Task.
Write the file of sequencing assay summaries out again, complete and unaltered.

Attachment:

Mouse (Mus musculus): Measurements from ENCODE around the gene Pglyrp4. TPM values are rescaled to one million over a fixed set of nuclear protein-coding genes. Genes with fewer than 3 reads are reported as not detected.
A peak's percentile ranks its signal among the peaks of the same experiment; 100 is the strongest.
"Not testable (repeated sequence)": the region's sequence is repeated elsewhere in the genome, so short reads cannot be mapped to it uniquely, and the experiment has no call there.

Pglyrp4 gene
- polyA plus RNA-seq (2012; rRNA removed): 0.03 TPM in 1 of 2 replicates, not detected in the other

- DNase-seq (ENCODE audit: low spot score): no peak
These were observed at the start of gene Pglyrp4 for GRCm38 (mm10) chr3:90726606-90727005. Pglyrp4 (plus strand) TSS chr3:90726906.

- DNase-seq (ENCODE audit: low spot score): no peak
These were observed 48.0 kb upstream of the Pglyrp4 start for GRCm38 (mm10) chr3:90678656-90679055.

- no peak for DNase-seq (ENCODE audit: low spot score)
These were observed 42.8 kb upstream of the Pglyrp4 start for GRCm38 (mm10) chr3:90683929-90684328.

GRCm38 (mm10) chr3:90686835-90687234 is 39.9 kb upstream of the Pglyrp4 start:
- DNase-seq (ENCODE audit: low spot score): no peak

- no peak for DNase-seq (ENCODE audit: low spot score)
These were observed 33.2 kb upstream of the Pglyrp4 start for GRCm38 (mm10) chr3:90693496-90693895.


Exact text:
Mouse (Mus musculus): Measurements from ENCODE around the gene Pglyrp4. TPM values are rescaled to one million over a fixed set of nuclear protein-coding genes. Genes with fewer than 3 reads are reported as not detected.
A peak's percentile ranks its signal among the peaks of the same experiment; 100 is the strongest.
"Not testable (repeated sequence)": the region's sequence is repeated elsewhere in the genome, so short reads cannot be mapped to it uniquely, and the experiment has no call there.

Pglyrp4 gene
- polyA plus RNA-seq (2012; rRNA removed): 0.03 TPM in 1 of 2 replicates, not detected in the other

- DNase-seq (ENCODE audit: low spot score): no peak
These were observed at the start of gene Pglyrp4 for GRCm38 (mm10) chr3:90726606-90727005. Pglyrp4 (plus strand) TSS chr3:90726906.

- DNase-seq (ENCODE audit: low spot score): no peak
These were observed 48.0 kb upstream of the Pglyrp4 start for GRCm38 (mm10) chr3:90678656-90679055.

- no peak for DNase-seq (ENCODE audit: low spot score)
These were observed 42.8 kb upstream of the Pglyrp4 start for GRCm38 (mm10) chr3:90683929-90684328.

GRCm38 (mm10) chr3:90686835-90687234 is 39.9 kb upstream of the Pglyrp4 start:
- DNase-seq (ENCODE audit: low spot score): no peak

- no peak for DNase-seq (ENCODE audit: low spot score)
These were observed 33.2 kb upstream of the Pglyrp4 start for GRCm38 (mm10) chr3:90693496-90693895.